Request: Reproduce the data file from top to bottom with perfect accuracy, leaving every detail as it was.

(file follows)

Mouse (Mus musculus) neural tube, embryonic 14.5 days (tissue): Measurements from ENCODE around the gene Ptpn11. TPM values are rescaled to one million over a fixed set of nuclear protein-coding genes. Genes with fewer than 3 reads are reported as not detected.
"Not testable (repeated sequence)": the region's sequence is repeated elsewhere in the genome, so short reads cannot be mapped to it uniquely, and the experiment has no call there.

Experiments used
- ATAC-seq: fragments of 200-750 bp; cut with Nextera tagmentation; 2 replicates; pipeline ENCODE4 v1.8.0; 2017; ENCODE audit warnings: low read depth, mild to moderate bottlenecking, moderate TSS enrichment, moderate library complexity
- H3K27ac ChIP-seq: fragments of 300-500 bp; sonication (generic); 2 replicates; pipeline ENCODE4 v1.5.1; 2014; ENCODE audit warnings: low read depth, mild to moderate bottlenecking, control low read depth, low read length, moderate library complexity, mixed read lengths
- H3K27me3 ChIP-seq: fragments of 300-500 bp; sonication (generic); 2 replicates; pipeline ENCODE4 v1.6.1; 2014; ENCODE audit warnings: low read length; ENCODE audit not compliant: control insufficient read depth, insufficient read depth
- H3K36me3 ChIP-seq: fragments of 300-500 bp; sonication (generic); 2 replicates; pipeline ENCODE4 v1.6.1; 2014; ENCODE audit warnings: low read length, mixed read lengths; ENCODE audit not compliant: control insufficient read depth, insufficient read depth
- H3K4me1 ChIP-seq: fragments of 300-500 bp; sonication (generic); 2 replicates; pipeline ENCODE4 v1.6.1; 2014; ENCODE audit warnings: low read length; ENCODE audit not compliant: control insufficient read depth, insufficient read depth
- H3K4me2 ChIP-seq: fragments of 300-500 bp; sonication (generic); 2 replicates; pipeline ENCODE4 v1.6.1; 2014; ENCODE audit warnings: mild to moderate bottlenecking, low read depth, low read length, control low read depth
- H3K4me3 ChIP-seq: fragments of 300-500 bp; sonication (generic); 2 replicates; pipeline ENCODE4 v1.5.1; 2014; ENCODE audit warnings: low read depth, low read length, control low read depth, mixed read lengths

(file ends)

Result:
Mouse (Mus musculus) neural tube, embryonic 14.5 days (tissue): Measurements from ENCODE around the gene Ptpn11. TPM values are rescaled to one million over a fixed set of nuclear protein-coding genes. Genes with fewer than 3 reads are reported as not detected.
"Not testable (repeated sequence)": the region's sequence is repeated elsewhere in the genome, so short reads cannot be mapped to it uniquely, and the experiment has no call there.

Experiments used
- ATAC-seq: fragments of 200-750 bp; cut with Nextera tagmentation; 2 replicates; pipeline ENCODE4 v1.8.0; 2017; ENCODE audit warnings: low read depth, mild to moderate bottlenecking, moderate TSS enrichment, moderate library complexity
- H3K27ac ChIP-seq: fragments of 300-500 bp; sonication (generic); 2 replicates; pipeline ENCODE4 v1.5.1; 2014; ENCODE audit warnings: low read depth, mild to moderate bottlenecking, control low read depth, low read length, moderate library complexity, mixed read lengths
- H3K27me3 ChIP-seq: fragments of 300-500 bp; sonication (generic); 2 replicates; pipeline ENCODE4 v1.6.1; 2014; ENCODE audit warnings: low read length; ENCODE audit not compliant: control insufficient read depth, insufficient read depth
- H3K36me3 ChIP-seq: fragments of 300-500 bp; sonication (generic); 2 replicates; pipeline ENCODE4 v1.6.1; 2014; ENCODE audit warnings: low read length, mixed read lengths; ENCODE audit not compliant: control insufficient read depth, insufficient read depth
- H3K4me1 ChIP-seq: fragments of 300-500 bp; sonication (generic); 2 replicates; pipeline ENCODE4 v1.6.1; 2014; ENCODE audit warnings: low read length; ENCODE audit not compliant: control insufficient read depth, insufficient read depth
- H3K4me2 ChIP-seq: fragments of 300-500 bp; sonication (generic); 2 replicates; pipeline ENCODE4 v1.6.1; 2014; ENCODE audit warnings: mild to moderate bottlenecking, low read depth, low read length, control low read depth
- H3K4me3 ChIP-seq: fragments of 300-500 bp; sonication (generic); 2 replicates; pipeline ENCODE4 v1.5.1; 2014; ENCODE audit warnings: low read depth, low read length, control low read depth, mixed read lengths